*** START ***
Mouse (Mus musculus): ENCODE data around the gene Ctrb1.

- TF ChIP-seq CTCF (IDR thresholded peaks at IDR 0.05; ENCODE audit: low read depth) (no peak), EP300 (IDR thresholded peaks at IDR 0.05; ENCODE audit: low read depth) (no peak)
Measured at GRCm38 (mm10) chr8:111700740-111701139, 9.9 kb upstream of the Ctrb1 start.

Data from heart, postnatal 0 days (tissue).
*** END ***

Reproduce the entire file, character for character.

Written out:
Mouse (Mus musculus): ENCODE data around the gene Ctrb1.

- TF ChIP-seq CTCF (IDR thresholded peaks at IDR 0.05; ENCODE audit: low read depth) (no peak), EP300 (IDR thresholded peaks at IDR 0.05; ENCODE audit: low read depth) (no peak)
Measured at GRCm38 (mm10) chr8:111700740-111701139, 9.9 kb upstream of the Ctrb1 start.

Data from heart, postnatal 0 days (tissue).